At the Hadoop World conference in New York City last fall, much of the excitement was around another big data crunching technology —Apache Spark.

It’s a fast and general engine for processing large data that can be as much as 100x quicker than the MapReduce component of Apache Hadoop. It is also more flexible and easier to use, according to Patrick Wendell, a cofounder of Databricks. Wendell was a member of the team that developed Spark at the University of California, Berkley.

The researchers there took what they had built at Berkley and donated it to the Apache Foundation. They then left academia to found Databricks, a commercial entity that provides a cloud platform for users of the now open source Apache Spark.

Logical Transition

Was the leap from the relative safety and security of an ivory tower to Silicon Valley where more startups fail than succeed a big risk? Hardly, according to what Wendell had to say.

After all, there wasn’t much question whether crunching big data was a big deal — what was, and still is, is how quickly and simply it can be done by more people and what real world impact that might have.

Hadoop and other potentially game-changing technologies that have been widely available until now weren’t going to be the best answer, according to Wendell.

“They’re too hard to use," he explained.

“And if we find them hard to use,” he added, referring to himself as well as some of the other elite members of UC Berkley’s AMP Lab where Spark was first created, then the chances of them being widely adopted were limited.

This is not to say that Spark necessarily diminishes Hadoop's prospects.

The Hadoop camp takes a “better together” approach when it comes to Spark. So much so, in fact, that engineers from all three Apache Hadoop distro providers — Cloudera, Hortonworks and MapR —will be presenting at the Spark Summit, which opens in San Francisco today.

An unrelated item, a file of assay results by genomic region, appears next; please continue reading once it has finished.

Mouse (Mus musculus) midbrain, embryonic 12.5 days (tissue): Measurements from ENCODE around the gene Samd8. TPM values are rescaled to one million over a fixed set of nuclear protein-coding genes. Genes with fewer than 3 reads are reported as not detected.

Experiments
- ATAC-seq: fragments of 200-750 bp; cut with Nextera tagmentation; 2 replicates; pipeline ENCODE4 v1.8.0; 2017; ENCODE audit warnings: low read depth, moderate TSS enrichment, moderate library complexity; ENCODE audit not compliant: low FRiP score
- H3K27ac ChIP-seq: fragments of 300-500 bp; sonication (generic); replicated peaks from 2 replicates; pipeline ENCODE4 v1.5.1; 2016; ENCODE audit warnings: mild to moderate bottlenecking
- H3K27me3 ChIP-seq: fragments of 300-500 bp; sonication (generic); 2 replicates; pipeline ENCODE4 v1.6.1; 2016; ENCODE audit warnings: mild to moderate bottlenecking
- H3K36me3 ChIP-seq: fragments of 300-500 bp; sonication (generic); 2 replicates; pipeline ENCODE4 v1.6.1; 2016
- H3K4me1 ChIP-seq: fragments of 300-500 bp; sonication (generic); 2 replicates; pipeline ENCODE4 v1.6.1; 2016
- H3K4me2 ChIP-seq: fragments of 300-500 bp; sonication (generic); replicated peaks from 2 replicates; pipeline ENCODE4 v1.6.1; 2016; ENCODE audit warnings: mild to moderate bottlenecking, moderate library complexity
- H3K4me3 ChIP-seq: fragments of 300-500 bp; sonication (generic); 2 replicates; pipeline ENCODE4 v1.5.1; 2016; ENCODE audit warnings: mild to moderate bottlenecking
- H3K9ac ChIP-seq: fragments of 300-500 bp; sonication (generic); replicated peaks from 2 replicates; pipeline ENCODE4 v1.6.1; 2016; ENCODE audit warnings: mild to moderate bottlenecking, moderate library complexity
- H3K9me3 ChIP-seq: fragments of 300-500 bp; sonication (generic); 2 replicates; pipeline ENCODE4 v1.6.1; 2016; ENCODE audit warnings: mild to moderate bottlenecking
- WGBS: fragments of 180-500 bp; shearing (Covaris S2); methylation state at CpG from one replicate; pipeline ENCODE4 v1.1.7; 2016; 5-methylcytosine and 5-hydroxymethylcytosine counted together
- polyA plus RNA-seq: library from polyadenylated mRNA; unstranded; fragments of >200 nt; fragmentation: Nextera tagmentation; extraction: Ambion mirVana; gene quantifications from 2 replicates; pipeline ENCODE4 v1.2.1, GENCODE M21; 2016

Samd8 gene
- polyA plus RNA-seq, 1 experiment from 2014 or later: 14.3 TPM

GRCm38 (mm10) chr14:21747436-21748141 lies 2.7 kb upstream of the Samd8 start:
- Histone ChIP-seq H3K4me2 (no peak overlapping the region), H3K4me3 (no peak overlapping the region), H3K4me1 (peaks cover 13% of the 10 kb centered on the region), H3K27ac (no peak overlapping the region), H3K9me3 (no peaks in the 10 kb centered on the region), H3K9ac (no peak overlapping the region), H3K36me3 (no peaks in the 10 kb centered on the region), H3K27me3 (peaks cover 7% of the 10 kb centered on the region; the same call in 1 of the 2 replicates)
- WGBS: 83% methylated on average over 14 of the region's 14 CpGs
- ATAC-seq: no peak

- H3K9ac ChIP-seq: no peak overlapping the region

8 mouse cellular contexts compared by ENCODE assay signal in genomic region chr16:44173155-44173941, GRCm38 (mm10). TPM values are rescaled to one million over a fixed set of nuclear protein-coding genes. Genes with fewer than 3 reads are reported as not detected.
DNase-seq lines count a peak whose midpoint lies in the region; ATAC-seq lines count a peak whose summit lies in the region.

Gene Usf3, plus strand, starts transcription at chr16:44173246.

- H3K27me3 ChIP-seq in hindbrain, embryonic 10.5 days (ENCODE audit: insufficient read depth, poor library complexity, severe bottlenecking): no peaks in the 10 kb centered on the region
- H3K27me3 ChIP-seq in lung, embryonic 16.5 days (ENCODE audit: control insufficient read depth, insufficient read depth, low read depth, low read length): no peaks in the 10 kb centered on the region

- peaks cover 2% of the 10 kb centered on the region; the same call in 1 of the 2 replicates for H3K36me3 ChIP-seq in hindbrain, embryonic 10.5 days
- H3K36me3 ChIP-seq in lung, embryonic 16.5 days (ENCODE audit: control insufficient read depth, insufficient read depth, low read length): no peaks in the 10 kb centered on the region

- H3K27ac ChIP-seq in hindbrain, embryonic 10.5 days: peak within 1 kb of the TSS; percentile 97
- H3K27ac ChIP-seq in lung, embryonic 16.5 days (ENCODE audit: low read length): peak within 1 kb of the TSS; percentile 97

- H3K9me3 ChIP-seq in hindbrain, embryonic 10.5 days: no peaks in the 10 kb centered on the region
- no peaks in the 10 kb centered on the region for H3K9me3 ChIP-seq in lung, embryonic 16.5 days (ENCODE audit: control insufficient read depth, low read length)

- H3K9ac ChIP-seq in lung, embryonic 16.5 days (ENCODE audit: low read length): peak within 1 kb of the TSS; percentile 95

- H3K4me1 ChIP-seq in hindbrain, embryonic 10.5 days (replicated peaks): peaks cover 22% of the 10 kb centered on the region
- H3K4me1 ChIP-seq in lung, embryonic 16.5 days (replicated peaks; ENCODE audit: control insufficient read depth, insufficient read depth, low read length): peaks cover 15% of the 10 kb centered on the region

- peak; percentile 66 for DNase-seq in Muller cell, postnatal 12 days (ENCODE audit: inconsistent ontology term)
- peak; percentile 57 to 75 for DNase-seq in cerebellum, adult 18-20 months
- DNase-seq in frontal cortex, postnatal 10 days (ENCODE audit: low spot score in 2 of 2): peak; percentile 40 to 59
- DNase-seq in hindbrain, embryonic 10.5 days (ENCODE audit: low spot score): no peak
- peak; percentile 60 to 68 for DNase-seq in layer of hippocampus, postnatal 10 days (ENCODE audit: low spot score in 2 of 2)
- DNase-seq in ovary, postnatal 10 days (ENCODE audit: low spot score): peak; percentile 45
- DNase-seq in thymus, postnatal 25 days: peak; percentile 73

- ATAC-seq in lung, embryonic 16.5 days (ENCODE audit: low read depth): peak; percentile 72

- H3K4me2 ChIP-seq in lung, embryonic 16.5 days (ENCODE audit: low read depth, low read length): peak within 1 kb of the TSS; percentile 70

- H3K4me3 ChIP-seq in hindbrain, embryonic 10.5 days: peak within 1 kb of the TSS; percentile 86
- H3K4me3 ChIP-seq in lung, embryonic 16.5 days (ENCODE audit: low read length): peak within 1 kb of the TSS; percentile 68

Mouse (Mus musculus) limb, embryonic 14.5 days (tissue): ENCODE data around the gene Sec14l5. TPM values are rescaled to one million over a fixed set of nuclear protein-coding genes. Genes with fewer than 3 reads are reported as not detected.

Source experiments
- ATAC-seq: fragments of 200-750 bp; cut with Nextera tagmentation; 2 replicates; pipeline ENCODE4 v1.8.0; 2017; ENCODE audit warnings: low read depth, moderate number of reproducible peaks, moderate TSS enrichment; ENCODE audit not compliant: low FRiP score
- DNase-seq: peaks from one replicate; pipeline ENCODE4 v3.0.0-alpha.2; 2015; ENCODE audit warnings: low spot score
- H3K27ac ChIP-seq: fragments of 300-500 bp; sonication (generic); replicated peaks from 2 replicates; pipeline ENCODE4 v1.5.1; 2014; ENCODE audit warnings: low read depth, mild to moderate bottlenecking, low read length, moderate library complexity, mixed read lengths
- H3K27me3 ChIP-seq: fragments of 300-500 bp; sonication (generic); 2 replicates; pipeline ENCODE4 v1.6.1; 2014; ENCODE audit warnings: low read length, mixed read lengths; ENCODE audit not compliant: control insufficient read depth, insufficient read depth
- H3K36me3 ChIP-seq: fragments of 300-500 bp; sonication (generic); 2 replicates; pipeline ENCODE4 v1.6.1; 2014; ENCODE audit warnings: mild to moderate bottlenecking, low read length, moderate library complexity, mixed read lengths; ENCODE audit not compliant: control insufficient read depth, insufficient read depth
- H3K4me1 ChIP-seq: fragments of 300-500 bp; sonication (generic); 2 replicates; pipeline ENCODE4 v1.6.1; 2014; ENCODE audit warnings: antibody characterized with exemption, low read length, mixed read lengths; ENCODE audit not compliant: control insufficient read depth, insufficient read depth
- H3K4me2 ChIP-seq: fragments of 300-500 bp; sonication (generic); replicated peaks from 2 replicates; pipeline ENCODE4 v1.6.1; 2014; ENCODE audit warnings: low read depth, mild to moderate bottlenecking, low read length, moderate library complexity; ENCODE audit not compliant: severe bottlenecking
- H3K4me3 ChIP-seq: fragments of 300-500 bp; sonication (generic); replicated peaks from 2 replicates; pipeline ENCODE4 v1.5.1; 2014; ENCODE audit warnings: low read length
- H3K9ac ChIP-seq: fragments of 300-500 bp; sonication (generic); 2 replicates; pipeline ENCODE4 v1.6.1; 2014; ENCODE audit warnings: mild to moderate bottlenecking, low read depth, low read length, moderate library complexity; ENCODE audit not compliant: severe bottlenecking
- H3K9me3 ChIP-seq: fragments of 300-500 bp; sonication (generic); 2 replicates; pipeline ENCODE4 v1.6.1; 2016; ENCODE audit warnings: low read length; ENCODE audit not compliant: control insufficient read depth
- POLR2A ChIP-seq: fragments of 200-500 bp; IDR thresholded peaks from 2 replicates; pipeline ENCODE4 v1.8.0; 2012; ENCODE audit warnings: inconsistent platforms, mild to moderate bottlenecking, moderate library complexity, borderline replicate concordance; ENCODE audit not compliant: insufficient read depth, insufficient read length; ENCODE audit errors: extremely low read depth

Databricks Opens the Floodgates

But it’s doubtful that the Hadoopers will steal the show because Databricks will drop two big pieces of news just as the conference begins. The first is that the Databricks Cloud platform is now generally available, it has been in private beta until now.

This means that data workers who have been chomping at the bit to get busy with Spark will now be able to do so on Databricks’s Cloud platform almost as easily as pushing a button.

There’s nothing to download, no hardware to provision, they can simply log in and launch a cluster. Perhaps better yet, data scientists and developers won’t even need to learn a new language. Databricks Cloud platform plays nicely with Python, Java, Scala, and, as of today, data scientist favorite R. Databricks is sold by monthly subscription.

Learning Opportunities

IBM Embraces Spark Too

Early this morning IBM broke the news that it’s teaming with Databricks and the Apache Spark Community to contribute key machine learning capabilities to the Apache Spark Project. The contribution will come in two parts.

First, IBM will commit 3500 researchers to the open source big data project. It’s a big number by any measure, but considering that Databricks lists fewer than 50 employees on its website and that the Apache Spark community is made up of a healthy 500 members from 200 different companies, it’s huge. In fact, if all 3500 IBMers came to the Spark Summit, then they’d probably need a different venue.

But that’s not all that IBM announced. It also plans to teach Spark to more than 1 million data scientists and to host Spark on its Bluemix Platform as a Service. While this appears to be incredibly great news for the Apache Spark Community, the numbers are a bit overwhelming.

Big Potential

Even without the IBM news, Databricks and the Spark Community have changed the big data landscape. The Apache Hadoop community realized that this would happen early on and have been working to bring the best of both technologies to their customers.

But non-Hadoopers have recognized the potential impact of Spark as well.

Expect for developers to bring it into the enterprise when big data processing opportunities arise. Sure they’ll be test cases at first, but there’s not much question that they’ll fare well.

Not only did the 150 or so beta testers like what they saw, but also Wendell said that Databricks took their time to make sure they were ready before they opened their doors.

We’ll be watching to see what happens when you pair an eager community with access to game-changing, flexible and easy to use technology via a credit card…

Keep an eye out for our updates from the Spark Summit in San Francisco.